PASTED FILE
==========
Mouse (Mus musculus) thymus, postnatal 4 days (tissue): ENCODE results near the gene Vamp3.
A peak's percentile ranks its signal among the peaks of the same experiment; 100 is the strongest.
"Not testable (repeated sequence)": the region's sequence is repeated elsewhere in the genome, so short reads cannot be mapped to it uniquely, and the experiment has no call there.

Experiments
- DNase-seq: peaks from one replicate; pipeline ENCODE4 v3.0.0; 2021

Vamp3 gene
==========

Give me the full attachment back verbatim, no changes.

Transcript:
Mouse (Mus musculus) thymus, postnatal 4 days (tissue): ENCODE results near the gene Vamp3.
A peak's percentile ranks its signal among the peaks of the same experiment; 100 is the strongest.
"Not testable (repeated sequence)": the region's sequence is repeated elsewhere in the genome, so short reads cannot be mapped to it uniquely, and the experiment has no call there.

Experiments
- DNase-seq: peaks from one replicate; pipeline ENCODE4 v3.0.0; 2021

Vamp3 gene